A: Bad idea actually. Fact is you cannot keep members of the opposite sex in the same tank unless you’re breeding them. And you cannot breed them unless you condition them. Yet even if properly conditioned, where the female has vertical stripes and appears receptive and all, timing is still everything. Which is to say you cannot just dump them together without proper introduction. Otherwise they could end up nipping each other’s fins or fighting to the death, or something in between just depends on the mood.

Everything has to be done step by step. Extremely simplified you need to place the male betta in the tank for a few days to let it adjust and stake out its territory so to speak. Then you can introduce the potential mate but housed in a hurricane lamp globe first as way of safe introduction. This will give them a chance to get to know each other first before you finally release the female into the tank for spawning. Assuming all goes well after the female releases her eggs, you’d want to immediately get her out of the breeding tank so the eggs aren’t at risk. And so you don’t risk the halfmoon male injuring her in his attempts to drive his former beloved away.



Q: Before I forget, what exactly does conditioning mean?
A: Somewhat beyond the scope of this article, however real quick – conditioning betta fish means that you are getting them into tip top shape so they can withstand the rigors of breeding. You accomplish this primarily by diet. At this time, you want to feed your bettas a high quality diet weighted towards live food like brine shrimp. Or at least frozen foods. Some would suggest you make sure your betta- dad-in-waiting gets plenty of blood worms, tubiflex worms or frozen glass worms.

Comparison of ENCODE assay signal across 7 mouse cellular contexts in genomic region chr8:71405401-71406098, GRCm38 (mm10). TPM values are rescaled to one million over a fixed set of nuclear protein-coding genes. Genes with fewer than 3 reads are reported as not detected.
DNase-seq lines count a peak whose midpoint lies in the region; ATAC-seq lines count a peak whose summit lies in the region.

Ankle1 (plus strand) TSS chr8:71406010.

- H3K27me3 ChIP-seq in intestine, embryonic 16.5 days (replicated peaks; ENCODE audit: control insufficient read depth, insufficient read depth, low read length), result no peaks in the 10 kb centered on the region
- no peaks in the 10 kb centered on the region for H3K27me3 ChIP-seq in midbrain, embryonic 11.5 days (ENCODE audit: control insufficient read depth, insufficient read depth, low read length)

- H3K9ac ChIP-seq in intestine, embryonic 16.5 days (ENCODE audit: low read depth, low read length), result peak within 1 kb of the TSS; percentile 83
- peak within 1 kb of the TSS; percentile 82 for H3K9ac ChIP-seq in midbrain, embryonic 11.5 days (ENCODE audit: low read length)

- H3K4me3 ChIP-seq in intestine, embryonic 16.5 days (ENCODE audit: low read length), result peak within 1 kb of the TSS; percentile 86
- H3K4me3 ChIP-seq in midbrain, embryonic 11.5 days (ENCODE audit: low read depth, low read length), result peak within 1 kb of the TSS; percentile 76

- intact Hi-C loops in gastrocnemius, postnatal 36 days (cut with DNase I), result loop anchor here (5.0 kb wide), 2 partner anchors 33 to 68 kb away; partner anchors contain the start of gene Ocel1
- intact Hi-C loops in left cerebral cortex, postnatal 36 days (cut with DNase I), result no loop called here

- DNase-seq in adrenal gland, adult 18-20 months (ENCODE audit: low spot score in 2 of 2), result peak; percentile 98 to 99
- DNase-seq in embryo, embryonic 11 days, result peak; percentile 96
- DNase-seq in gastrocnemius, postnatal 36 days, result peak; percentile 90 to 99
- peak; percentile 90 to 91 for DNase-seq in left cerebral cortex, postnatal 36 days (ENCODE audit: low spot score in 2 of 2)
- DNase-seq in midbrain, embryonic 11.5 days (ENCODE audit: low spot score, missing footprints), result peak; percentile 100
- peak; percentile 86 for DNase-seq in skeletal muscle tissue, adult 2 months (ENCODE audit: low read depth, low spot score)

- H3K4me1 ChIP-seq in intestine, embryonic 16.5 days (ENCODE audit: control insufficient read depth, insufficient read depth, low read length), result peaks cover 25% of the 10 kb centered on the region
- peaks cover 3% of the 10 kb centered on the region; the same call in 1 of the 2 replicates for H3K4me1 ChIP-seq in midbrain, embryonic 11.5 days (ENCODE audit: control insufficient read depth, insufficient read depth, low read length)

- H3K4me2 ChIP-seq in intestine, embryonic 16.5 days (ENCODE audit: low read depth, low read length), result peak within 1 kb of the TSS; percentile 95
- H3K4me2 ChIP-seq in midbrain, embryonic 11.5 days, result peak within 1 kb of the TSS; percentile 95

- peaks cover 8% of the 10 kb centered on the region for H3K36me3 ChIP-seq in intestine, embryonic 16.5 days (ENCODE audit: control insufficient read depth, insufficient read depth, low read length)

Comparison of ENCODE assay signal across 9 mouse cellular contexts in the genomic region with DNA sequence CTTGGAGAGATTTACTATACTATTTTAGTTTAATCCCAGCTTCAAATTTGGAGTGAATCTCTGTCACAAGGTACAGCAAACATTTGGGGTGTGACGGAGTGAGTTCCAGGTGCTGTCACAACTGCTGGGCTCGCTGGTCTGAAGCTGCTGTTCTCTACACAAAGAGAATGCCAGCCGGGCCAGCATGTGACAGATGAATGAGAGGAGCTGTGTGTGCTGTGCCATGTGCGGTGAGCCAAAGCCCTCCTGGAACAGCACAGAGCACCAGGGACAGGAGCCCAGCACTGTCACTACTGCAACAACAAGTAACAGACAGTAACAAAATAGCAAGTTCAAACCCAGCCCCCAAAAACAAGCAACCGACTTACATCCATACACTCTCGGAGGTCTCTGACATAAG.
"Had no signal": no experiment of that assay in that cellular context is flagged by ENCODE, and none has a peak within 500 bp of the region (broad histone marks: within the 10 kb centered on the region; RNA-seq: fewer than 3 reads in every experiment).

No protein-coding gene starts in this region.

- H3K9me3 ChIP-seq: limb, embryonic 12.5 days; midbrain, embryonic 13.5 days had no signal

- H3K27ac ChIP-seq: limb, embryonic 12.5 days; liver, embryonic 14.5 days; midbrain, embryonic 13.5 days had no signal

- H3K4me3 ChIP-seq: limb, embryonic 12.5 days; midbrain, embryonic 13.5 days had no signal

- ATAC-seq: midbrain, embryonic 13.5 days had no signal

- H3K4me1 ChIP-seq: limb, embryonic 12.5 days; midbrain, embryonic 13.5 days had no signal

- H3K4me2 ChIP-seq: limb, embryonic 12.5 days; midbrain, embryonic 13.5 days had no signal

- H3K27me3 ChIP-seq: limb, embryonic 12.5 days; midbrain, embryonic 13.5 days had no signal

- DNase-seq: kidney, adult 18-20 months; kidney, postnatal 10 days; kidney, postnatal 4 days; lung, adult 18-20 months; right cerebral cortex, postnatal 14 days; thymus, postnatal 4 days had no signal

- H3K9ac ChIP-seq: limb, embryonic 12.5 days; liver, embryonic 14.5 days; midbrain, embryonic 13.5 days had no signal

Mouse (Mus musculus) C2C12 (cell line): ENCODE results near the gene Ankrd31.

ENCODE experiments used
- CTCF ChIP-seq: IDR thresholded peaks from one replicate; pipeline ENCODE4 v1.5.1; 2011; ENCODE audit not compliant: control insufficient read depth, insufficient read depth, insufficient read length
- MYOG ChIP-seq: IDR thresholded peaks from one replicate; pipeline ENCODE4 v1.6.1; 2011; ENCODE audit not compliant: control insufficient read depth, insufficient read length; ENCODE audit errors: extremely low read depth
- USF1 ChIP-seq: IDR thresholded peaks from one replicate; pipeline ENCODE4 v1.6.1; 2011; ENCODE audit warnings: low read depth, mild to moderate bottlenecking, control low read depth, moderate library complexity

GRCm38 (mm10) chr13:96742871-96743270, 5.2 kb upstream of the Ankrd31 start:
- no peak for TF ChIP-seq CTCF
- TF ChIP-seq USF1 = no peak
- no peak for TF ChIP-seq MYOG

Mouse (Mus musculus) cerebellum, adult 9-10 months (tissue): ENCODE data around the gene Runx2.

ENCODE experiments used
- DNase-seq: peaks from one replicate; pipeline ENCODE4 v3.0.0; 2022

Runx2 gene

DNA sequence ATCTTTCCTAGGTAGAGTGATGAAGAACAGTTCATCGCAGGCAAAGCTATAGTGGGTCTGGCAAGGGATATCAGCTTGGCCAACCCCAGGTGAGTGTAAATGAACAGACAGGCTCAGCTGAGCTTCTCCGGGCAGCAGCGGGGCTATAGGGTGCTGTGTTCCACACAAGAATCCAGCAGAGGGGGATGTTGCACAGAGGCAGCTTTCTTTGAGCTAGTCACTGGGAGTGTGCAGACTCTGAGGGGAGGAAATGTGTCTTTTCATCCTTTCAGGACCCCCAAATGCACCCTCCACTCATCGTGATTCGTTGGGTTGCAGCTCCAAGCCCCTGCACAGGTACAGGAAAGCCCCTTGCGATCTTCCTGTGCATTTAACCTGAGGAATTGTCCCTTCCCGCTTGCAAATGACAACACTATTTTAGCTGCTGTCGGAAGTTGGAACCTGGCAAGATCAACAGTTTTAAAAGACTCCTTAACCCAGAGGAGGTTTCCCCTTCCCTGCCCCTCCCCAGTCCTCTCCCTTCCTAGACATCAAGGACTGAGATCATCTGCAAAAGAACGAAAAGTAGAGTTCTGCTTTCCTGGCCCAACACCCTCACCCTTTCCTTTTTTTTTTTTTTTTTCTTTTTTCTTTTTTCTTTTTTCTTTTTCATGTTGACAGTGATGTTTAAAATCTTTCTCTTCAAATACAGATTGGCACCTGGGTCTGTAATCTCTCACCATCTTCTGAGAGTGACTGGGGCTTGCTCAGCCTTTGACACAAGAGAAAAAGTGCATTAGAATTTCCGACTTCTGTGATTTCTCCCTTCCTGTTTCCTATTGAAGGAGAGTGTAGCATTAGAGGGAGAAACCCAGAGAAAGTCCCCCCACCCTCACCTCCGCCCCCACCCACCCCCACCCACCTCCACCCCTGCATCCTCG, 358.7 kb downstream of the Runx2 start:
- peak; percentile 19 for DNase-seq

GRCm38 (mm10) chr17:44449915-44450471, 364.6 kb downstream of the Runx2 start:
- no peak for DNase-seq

Q: What species or possible tank mates are these Siamese fighting fish compatible with?
A: Not many. And not for long. For the most part these fish would rather live in solitude although younger females are open to sorority tank living. But if you’re really eager to include them in a community tank then you have to carefully follow the right guidelines so none of your fish end up breathless and lifeless. Which could include your prized beta. The big idea to keep n mind not to add fish which resemble betas in terms of their vivid colors and graceful fins since yours could feel threatened by them and react accordingly. Fish that have usually been found to be compatible with bettas are neon tetras, platties, cardinals, as well as those that only dwell on the bottom of the tank such as the Corydoras and Otocinclus species. Those should work although compatibility can vary fish to fish.

Male or female crowntails, halfmoons or more common veiltails even can provide hours of enjoyment and entertainment. You just need to know a few things to treat them right is all. This brief Q&A about the male of the species should help to enhance what you know about them and how to handle common questions that may come to mind when keeping the sometimes aggressive but always entertaining male betta fish as pets.

About Lucas
Putting a name with a face I'm Lucas Smatana. Like you I'm passionate about betta fish and hope to share my enthusiasm. The idea here is to make sure you get helpful info and useful ideas on betta fish care that really work. To insure your betta keeping experience is a good one both for you and your fish. So that you and your pet enjoy a long, happy and healthy relationship.

Share This With Friends


Leave a Reply

Copyright 2012